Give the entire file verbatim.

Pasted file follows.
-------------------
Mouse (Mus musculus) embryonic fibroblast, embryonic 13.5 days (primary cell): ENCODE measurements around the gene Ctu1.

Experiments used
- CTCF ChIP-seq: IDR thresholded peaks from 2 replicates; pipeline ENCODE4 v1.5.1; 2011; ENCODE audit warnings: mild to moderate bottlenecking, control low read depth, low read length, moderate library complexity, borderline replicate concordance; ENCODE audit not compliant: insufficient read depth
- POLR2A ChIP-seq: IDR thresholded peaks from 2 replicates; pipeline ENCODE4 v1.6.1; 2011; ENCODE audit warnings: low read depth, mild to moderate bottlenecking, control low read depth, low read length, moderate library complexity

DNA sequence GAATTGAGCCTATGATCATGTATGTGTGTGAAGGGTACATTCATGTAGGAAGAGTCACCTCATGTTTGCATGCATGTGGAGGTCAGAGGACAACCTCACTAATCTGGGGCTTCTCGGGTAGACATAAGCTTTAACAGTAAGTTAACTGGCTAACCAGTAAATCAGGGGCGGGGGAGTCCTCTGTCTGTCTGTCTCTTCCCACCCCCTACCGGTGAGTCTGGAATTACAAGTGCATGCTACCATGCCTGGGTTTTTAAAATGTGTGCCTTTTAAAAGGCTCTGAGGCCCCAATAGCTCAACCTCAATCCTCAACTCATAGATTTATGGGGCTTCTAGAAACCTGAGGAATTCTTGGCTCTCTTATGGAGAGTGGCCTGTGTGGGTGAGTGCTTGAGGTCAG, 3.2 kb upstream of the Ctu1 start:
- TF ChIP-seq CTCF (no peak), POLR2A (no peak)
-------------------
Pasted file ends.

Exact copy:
Mouse (Mus musculus) embryonic fibroblast, embryonic 13.5 days (primary cell): ENCODE measurements around the gene Ctu1.

Experiments used
- CTCF ChIP-seq: IDR thresholded peaks from 2 replicates; pipeline ENCODE4 v1.5.1; 2011; ENCODE audit warnings: mild to moderate bottlenecking, control low read depth, low read length, moderate library complexity, borderline replicate concordance; ENCODE audit not compliant: insufficient read depth
- POLR2A ChIP-seq: IDR thresholded peaks from 2 replicates; pipeline ENCODE4 v1.6.1; 2011; ENCODE audit warnings: low read depth, mild to moderate bottlenecking, control low read depth, low read length, moderate library complexity

DNA sequence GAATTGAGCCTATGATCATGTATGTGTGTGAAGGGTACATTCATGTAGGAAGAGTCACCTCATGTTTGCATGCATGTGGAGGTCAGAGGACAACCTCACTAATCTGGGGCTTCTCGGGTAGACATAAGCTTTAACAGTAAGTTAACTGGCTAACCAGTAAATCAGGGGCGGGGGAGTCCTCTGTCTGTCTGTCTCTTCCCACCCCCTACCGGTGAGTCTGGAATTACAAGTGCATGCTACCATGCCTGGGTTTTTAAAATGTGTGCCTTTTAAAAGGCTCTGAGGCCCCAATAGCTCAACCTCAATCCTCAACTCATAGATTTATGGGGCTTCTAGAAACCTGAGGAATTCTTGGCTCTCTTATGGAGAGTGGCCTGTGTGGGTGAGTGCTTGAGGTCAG, 3.2 kb upstream of the Ctu1 start:
- TF ChIP-seq CTCF (no peak), POLR2A (no peak)